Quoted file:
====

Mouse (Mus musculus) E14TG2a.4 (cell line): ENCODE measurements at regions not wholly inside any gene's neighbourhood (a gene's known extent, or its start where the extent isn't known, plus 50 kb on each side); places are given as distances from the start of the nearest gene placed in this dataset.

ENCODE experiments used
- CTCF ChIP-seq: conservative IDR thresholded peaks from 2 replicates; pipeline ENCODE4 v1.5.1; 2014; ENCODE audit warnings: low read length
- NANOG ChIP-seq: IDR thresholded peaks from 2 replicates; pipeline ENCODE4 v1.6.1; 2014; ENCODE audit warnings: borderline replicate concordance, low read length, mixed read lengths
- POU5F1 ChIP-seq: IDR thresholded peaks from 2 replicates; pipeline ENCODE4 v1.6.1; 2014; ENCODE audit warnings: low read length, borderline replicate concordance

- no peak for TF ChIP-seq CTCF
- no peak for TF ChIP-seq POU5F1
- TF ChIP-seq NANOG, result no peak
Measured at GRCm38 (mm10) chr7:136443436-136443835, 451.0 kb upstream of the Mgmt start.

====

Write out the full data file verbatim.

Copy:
Mouse (Mus musculus) E14TG2a.4 (cell line): ENCODE measurements at regions not wholly inside any gene's neighbourhood (a gene's known extent, or its start where the extent isn't known, plus 50 kb on each side); places are given as distances from the start of the nearest gene placed in this dataset.

ENCODE experiments used
- CTCF ChIP-seq: conservative IDR thresholded peaks from 2 replicates; pipeline ENCODE4 v1.5.1; 2014; ENCODE audit warnings: low read length
- NANOG ChIP-seq: IDR thresholded peaks from 2 replicates; pipeline ENCODE4 v1.6.1; 2014; ENCODE audit warnings: borderline replicate concordance, low read length, mixed read lengths
- POU5F1 ChIP-seq: IDR thresholded peaks from 2 replicates; pipeline ENCODE4 v1.6.1; 2014; ENCODE audit warnings: low read length, borderline replicate concordance

- no peak for TF ChIP-seq CTCF
- no peak for TF ChIP-seq POU5F1
- TF ChIP-seq NANOG, result no peak
Measured at GRCm38 (mm10) chr7:136443436-136443835, 451.0 kb upstream of the Mgmt start.